Natural Hazard Risk
Brazil is one of the world’s largest territories and is exposed to a variety of natural hazards. Drought and excess rainfall, resulting in recurrent floods and landslides, are the most frequent and disruptive events and especially impact urban areas. In 2011, floods, landslides, and mudslides in Rio de Janeiro claimed about 1,000 lives and incurred total losses of 1.35 percent of the state’s gross domestic product. Climate change is projected to increase the frequency and severity of these events.
According to GFDRR-financed analysis, Brazil’s average annual losses from natural disasters are estimated at $3.9 billion, with most impacts felt in the housing sector and by the poorest, most vulnerable populations. Rapid unplanned urbanization since the 1960s has resulted in development on unsafe areas (floodplains, steep hillside slopes) and exposed urban residents and public infrastructure to natural hazards. Between 2009 and 2014, nearly every highly populated municipality in Brazil was affected by floods and about 50,000 low-income homes were destroyed.
Brazil increasingly is moving from response-oriented to proactive disaster risk management (DRM) and investing to ensure DRM continuity by building technical capacity at the federal, state, and municipal levels.
In 2012, the government invested in measures to produce risk information that supports informed decision-making and improves risk-management strategies. One of these actions created a National Natural Disasters Database.
The federal government is now responsible for preparing the National Civil Protection and Defense Plan and for identifying the most disaster-prone municipalities. And all municipalities are newly required by law to follow disaster risk management guidelines.
To further advance its DRM agenda, the government is prioritizing the following:
- Improving infrastructure resilience and urgan and land-use planning;
- Strengthening DRM institutions, laws, and programs at all levels of government; and,
- Enhancing the field of DRM nationwide.
Since 2011, GFDRR has supported mainstreaming disaster and climate resilience into Brazil’s broader development agenda, including in urban areas.
Drought is an issue in Brazil and since 2012, the semiarid Northeast has been suffering from prolonged drought, which is already in its fifth consecutive year. Newly approved GFDRR activities will implement an agriculture drought monitoring and prediction system pilot in Brazil’s Ceará State, using technology developed by the Government of Japan.
Under the City Resilience Program, two cities from Brazil (Manaus and Porto Alegre) participated in the Comprehensive Financial Solutions for City Resilience Conference in Bangkok, Thailand in November 2017. Moving forward, both cities will be preparing a concrete Capital Investment Plan to enable the mobilization of various sources of private capital to finance resilient urban infrastructure.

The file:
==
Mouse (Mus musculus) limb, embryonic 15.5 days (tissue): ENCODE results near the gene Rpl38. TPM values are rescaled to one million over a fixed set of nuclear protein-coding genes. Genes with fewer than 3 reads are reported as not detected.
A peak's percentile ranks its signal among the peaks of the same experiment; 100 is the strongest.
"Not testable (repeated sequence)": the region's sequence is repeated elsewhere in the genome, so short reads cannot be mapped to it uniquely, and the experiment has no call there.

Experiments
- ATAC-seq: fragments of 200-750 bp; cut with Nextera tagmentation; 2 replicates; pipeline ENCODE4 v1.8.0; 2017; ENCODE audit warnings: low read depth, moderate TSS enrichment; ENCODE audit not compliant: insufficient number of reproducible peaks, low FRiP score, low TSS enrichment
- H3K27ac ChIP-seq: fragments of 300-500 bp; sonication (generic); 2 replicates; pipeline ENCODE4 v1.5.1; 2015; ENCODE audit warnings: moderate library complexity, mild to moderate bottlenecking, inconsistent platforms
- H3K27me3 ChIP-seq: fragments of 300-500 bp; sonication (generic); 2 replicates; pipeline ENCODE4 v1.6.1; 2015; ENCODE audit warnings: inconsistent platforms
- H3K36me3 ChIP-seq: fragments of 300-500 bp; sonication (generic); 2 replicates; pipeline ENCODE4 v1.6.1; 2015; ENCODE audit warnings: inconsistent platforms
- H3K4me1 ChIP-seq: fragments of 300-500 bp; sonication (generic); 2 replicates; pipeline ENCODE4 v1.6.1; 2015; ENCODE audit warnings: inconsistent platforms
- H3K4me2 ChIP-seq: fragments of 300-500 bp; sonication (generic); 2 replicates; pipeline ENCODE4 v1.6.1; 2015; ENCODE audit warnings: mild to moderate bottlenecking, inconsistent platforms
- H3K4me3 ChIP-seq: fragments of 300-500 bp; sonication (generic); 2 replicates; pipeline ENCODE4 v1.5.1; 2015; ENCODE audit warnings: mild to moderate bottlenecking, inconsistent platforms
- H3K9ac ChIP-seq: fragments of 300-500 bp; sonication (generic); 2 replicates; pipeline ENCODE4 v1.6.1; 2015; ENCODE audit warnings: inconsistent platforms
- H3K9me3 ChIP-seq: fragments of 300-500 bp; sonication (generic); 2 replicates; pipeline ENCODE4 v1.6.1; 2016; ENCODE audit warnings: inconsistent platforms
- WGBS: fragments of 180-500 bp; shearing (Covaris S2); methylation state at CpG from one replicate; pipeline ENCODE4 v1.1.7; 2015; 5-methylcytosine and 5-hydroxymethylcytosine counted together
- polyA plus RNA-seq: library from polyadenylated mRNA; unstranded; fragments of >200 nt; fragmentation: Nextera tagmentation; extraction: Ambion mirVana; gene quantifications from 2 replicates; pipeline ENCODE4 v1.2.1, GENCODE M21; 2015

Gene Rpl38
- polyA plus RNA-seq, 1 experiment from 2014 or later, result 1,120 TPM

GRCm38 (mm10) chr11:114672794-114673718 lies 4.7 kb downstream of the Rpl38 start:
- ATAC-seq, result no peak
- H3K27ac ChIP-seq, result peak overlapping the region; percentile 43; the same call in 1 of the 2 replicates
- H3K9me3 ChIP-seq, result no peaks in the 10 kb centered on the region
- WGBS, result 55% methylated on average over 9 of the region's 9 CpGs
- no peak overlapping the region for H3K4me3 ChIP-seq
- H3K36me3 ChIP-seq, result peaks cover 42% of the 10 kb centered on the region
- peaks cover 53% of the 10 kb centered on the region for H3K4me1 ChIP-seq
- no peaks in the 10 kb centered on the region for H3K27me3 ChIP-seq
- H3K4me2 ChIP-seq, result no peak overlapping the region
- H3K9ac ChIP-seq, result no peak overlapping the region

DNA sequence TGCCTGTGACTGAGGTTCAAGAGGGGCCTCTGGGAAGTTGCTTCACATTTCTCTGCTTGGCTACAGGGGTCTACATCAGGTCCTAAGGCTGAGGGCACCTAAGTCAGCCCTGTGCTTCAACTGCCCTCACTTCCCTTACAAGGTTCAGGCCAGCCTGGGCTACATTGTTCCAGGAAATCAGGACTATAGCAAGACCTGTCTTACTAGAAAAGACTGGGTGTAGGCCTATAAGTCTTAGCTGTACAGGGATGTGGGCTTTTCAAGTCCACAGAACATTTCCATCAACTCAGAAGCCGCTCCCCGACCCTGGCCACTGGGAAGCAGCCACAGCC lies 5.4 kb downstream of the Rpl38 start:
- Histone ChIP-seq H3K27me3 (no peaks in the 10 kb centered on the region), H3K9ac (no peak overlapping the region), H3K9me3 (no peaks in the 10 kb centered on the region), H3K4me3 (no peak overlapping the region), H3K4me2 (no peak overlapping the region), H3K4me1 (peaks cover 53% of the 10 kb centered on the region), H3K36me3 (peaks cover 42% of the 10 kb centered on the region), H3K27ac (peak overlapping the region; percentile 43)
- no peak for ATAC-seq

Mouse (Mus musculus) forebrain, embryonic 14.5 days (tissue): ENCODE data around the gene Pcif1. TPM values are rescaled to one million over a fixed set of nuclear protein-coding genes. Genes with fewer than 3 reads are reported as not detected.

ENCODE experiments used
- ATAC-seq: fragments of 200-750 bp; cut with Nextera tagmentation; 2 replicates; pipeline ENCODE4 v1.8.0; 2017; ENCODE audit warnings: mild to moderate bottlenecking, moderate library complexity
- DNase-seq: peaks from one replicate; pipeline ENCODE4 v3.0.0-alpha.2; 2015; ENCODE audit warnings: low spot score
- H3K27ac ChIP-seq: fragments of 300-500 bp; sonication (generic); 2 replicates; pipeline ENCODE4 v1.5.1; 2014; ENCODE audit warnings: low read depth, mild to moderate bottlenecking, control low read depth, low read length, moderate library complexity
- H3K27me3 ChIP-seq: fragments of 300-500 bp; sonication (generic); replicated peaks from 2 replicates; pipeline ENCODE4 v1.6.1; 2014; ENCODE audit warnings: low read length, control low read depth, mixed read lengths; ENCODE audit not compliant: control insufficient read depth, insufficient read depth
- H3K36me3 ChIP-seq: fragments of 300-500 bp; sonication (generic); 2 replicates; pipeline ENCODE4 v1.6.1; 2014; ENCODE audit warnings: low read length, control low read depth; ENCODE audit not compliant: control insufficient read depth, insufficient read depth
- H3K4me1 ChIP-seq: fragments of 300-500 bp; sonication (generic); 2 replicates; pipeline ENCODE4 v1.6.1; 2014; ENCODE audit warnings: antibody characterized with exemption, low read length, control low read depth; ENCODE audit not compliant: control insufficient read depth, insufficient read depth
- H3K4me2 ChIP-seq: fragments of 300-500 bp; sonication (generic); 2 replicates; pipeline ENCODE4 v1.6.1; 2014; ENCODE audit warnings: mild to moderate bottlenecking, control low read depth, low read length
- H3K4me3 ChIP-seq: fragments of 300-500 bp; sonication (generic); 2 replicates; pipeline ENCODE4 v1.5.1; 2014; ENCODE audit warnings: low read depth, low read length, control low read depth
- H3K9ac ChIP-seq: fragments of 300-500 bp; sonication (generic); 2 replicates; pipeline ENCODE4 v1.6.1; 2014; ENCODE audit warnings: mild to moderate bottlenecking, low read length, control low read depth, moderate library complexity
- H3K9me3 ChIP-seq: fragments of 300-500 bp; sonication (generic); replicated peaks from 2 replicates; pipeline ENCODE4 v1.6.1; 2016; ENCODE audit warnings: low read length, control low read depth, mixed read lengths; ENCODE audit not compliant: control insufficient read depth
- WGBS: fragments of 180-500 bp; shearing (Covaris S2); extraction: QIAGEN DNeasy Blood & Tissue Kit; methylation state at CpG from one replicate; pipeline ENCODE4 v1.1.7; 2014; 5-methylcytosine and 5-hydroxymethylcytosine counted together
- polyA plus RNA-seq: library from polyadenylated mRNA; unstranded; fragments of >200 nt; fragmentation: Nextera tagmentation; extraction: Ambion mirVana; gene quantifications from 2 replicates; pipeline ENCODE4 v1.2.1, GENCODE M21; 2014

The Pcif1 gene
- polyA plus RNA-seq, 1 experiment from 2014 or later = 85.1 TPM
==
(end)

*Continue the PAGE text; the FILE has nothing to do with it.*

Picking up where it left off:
With help from GFDRR, Brazil is strengthening the disaster resilience of federal highway infrastructure. Activities are supporting preliminary diagnostics of current DRM frameworks for federal road infrastructure, identifying priority actions to strengthen road infrastructure climate resilience to be included in a potential future World Bank lending operation.
Initiated by GFDRR’s 2014 analysis of risk-financing options in Brazil, ongoing GFDRR-financed technical assistance has supported building capacity of planning, finance, and civil defense authorities at the municipal, state, and federal levels to assess the financial implications of disaster risks and make informed risk-reduction investments and risk-financing decisions.
In parallel, since 2014, GFDRR has supported technical assistance to improve national and municipal capacity to assess disaster risks and make informed risk reduction investments and risk financing decisions. For example, GFDRR activities supported the State of Santa Catarina in developing guidelines on probabilistic disaster risk assessments and ensuring innovative approaches to risk assessment are included in developing planning.
Initial GFDRR assistance began after the 2011 floods in Rio de Janeiro. GFDRR supported national-level capacity building to carry out Damage and Loss Assessments (DaLA), which concluded that natural hazard events from 2008, 2010, and 2011 cost as much as $9 billion in combined damages and losses. These DaLA findings led to a GFDRR-supported technical assistance to develop a national DRM plan and promote inter-agency collaboration to ensure its success.
Moving forward, GFDRR anticipates continued demand for:
- Institutionalizing DRM by enhancing cooperation among institutions and strengthening the national DRM plan;
- Building on the findings of the Risk Financing Options Report to strengthen the financial resilience of federal and state governments; and,
- Improving urban planning, natural-hazards management, and sub-national risk transfer to improve urban resilience.